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Industry 4.0 facing major security risks

(Image credit: Image Credit: MNBB Studio / Shutterstock)

The manufacturing industry is at serious cybersecurity risk, especially with the emergence of Industry 4.0, according to new security research.

A report by Trend Micro says the manufacturing industry is 'significantly behind' others when it comes to staying safe.

One of the key arguments of the report is that WannaCry, the ransomware which shook the world in 2017, is still a realistic threat in this industry. This is mostly because the industry uses old and outdated operating systems, more than any other industry.

Another argument is that the manufacturing industry has seen more viruses spreading through USB sticks, than any other industry, by a large margin. While the government and education industries have had 13 and 12 per cent respectively, manufacturing has seen 25 per cent detections of USB-borne malware in H2 2018.

The manufacturing industry is also at risk from malicious CAD files, which hackers can install for industrial espionage or corporate IP theft. More of these files have been spotted in this industry than in any other.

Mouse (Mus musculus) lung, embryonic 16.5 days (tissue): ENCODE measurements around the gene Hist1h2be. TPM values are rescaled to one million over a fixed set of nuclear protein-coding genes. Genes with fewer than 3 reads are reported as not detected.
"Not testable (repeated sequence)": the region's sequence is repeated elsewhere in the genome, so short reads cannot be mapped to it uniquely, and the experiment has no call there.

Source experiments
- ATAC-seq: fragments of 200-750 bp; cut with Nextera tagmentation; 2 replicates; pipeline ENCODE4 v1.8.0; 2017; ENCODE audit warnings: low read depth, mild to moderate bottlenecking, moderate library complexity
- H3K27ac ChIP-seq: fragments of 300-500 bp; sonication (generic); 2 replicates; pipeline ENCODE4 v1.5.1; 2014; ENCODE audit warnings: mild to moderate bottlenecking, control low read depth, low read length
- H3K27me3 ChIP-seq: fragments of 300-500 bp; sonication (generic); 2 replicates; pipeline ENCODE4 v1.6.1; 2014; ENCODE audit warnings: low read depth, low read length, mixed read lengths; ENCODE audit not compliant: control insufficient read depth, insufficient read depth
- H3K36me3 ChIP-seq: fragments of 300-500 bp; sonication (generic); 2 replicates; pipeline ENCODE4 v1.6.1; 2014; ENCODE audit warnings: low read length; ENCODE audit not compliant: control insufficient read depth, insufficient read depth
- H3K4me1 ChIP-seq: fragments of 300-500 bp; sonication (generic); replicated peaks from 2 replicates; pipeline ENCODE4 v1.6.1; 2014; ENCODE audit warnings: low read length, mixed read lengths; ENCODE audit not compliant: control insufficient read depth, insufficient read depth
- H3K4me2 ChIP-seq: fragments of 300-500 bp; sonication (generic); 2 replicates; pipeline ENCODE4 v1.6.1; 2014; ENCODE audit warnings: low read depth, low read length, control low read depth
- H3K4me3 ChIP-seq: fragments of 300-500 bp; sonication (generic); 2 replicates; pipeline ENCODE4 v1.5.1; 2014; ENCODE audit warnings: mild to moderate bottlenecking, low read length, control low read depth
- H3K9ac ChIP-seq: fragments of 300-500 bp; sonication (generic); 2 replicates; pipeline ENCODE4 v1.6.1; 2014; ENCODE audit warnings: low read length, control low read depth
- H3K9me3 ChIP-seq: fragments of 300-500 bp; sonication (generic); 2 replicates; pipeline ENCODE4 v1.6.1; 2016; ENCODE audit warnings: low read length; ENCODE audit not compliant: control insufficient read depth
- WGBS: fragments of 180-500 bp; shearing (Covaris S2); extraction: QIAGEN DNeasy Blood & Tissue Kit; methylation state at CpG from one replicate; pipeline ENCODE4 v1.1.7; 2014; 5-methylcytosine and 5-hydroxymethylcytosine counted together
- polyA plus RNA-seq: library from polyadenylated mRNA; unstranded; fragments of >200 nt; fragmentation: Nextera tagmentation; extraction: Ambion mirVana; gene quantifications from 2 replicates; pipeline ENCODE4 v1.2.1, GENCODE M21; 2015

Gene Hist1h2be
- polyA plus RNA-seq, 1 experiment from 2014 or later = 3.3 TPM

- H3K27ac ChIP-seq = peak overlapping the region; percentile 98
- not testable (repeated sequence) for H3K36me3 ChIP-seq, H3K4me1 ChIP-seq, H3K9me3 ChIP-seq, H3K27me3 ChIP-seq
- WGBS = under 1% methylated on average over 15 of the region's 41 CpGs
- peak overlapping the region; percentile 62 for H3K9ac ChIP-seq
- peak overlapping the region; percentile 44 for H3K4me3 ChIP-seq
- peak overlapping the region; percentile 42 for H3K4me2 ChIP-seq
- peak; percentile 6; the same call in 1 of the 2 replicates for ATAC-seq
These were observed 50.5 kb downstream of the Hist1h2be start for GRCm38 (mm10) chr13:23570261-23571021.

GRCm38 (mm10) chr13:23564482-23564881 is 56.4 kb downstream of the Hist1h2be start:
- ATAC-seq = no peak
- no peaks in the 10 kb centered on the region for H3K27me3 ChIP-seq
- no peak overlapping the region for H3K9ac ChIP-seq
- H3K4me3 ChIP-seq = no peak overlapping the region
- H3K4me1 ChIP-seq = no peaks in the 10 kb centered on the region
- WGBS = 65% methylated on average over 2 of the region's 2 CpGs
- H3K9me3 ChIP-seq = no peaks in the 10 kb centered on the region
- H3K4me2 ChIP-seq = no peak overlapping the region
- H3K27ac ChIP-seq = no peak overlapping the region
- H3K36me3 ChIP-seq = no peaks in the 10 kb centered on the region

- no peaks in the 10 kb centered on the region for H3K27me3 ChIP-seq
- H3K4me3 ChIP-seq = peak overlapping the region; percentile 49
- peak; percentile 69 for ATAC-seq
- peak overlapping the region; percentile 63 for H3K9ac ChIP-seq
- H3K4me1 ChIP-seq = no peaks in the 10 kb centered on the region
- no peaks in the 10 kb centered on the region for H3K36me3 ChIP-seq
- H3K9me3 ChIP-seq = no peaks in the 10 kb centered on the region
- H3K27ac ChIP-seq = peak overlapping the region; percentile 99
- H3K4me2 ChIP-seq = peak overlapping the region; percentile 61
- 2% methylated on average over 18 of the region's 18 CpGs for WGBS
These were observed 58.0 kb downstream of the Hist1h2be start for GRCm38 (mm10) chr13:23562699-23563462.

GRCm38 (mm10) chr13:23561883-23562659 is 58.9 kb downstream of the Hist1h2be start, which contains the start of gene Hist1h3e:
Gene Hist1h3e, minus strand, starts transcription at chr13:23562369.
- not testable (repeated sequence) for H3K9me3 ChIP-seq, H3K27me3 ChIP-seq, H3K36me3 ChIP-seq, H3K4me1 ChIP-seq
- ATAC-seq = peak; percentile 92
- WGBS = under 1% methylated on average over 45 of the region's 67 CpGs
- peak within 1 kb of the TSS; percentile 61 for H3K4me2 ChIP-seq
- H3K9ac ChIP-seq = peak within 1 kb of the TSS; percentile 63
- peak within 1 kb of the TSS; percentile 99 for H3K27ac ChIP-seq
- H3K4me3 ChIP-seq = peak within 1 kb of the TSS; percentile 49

And finally, critical processes can be tampered with here. Human-machine interfaces are the most popular way for hackers to find their way into a manufacturer, and they account for almost a third (60 per cent) of equipment exploits.

Hackers can access HMIs remotely and, in many cases, can tamper with readings on critical machinery. Essentially, they can shut down the entire process.

Image Credit: BeeBright / Shutterstock

Sead Fadilpašić is a freelance tech writer and journalist with more than 17 years experience writing technology-focussed news, blogs, whitepapers, reviews, and ebooks. And his work has featured in online media outlets from all over the world, including Al Jazeera Balkans (where he was a Multimedia Journalist), Crypto News, TechRadar Pro, and IT Pro Portal, where he has written news and features for over five years. Sead's experience also includes writing for inbound marketing, where he creates technology-based content for clients from London to Singapore. Sead is a HubSpot-certified content creator.